Well trek-universe wise these two designs are probably so fresh that theres only a couple of ships of each class in Starfleet OR they were prototypes and Starfleet decided that after the construction of a few ships the designs wern't as good as the Akiras and Sabres so concentrated on building the latter, the Akira and Sabre classes as seen in DS9 Dominion battles make up the bulk of the fleet along with Excelsiors, Mirandas and Galaxys.
     
  11. Dukhat

    Dukhat Rear Admiral Rear Admiral

    Joined:
    Dec 26, 2007
    Location:
    Baltimore, MD
    Besides the Defiant, there were only seven other ship classes present during the Dominion War: The Excelsior, the Miranda, the Galaxy, the Nebula, the Akira, the Steamrunner, and the Saber. Obviously, the Akira, Steamrunner and Saber classes were used because the CGI models for them already existed from Star Trek: First Contact, and CGIs of the Galaxy and Nebula classes already existed as well.

    So why were the majority of the ships the Excelsior and Miranda classes? Because the extremely detailed, physical models from the movies existed for the SFX guys to scan into their computers to make CGI versions. They probably would have scanned the Grissom model as well, but they obviously felt the Oberth class was in no way a combat vessel. If you have a very detailed CGI ship, it's going to be seen more prominently than a lesser detailed one.

    The Ambassador class physical model had been dropped and damaged, so they couldn't scan it. They probably could have fixed it to do so, but they probably felt they had enough CGI models that they didn't need one more. Which is a shame, because I love the Ambassador class and would certainly have rather seen a whole slew of them instead of Mirandas and Excelsiors, which quite frankly I'm sick & tired of seeing. (Note to guys who assemble the SOTL calendars: NO MORE EXCELSIORS & MIRANDAS!!!)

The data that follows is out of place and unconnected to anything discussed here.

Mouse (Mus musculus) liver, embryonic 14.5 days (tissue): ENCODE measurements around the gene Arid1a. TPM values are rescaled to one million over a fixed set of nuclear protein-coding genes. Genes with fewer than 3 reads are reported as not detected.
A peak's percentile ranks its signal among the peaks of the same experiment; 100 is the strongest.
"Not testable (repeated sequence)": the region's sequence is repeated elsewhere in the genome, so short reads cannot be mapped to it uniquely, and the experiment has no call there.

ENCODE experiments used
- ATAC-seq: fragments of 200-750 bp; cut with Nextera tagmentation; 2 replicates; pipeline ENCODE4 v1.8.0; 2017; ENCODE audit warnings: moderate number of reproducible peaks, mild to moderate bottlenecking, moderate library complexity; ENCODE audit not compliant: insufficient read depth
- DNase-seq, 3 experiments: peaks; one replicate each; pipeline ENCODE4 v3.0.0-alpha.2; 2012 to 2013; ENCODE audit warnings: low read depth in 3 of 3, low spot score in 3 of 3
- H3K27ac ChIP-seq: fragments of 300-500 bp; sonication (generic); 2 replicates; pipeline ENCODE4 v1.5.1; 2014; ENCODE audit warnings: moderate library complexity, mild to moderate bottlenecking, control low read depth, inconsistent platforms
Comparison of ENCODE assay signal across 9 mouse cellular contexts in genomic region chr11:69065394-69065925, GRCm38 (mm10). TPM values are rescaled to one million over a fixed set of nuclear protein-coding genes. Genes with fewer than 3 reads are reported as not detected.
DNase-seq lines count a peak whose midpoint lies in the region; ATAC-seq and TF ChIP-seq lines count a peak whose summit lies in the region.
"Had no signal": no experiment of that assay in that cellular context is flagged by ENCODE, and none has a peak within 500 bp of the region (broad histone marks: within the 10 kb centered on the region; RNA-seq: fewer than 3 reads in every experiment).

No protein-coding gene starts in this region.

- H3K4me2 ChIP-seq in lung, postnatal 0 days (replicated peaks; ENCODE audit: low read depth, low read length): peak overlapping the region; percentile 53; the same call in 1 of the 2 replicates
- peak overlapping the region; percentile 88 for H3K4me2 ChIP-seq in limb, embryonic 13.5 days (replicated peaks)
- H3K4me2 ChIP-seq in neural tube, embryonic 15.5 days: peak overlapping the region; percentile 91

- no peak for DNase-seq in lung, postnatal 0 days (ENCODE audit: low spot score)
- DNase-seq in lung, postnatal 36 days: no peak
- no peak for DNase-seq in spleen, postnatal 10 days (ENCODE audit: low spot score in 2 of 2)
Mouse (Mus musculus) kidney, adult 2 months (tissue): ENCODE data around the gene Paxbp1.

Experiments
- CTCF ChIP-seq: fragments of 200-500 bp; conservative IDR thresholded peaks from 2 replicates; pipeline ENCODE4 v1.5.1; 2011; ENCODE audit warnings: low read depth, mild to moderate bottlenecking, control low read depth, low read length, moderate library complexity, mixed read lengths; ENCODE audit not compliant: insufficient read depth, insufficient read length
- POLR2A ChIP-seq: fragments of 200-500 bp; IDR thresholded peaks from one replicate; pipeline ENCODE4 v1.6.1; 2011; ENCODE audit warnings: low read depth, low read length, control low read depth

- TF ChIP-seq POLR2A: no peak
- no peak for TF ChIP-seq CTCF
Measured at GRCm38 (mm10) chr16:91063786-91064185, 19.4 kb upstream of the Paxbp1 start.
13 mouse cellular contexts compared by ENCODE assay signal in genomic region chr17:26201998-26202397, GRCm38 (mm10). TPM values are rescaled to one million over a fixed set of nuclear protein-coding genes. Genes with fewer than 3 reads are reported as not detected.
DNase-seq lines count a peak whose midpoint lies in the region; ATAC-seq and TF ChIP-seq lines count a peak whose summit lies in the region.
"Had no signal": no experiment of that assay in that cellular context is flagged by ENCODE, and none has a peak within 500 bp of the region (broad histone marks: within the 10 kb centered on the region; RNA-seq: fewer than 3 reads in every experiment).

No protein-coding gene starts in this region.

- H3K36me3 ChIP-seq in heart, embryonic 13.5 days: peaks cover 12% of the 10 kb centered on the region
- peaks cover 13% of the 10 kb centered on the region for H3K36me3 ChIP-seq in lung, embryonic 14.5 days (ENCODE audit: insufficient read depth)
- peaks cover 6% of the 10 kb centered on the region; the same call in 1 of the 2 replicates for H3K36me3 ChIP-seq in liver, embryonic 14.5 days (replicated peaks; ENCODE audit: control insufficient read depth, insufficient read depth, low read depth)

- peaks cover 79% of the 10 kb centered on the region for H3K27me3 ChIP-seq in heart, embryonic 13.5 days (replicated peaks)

12. Timo

    Timo Fleet Admiral Admiral

    Joined:
    Aug 26, 2003
    To be sure, Steamrunners have the lowest registry numbers of the lot, and may thus be the oldest designs. And they are actually the most commonly seen ship type in DS9 after the two TOS movie ships, edging ahead of Akira and outnumbering things like Galaxy or Nebula or Saber. It's quite a trick to spot a Saber in the fray, really...

    Timo Saloniemi
     
  13. lennier1

    lennier1 Rear Admiral Rear Admiral

    Joined:
    May 3, 2004
    Location:
    Germany
    :wtf:
    Maybe stick to commenting on things you know something about.;)

    CG models on Trek aren´t scanned but built based on available concept sketches and (in case of existing physical models) reference photos!

    The closest thing to scanning something was when they used photographs of the filming model to create the textures for the CG Galaxy in Generations (the one seen in the Starship Spotter book) which was used throughout the latter seasons of DS9 because it was fairly low-poly and thanks to the photo textures still convincing enough to be used for quick zoom/pan shots (the fleet Galaxies that behave like fighters).

    Norway and Steamrunner have always been low-poly models for distance shots and when the Norway data bit the dust all only her sister survived. The Akira was designed and built with those quick close-ups in mind, which is why she doesn´t appear that high-poly on still shots but is quite convincing when you animate it and add some blur effects into the mix.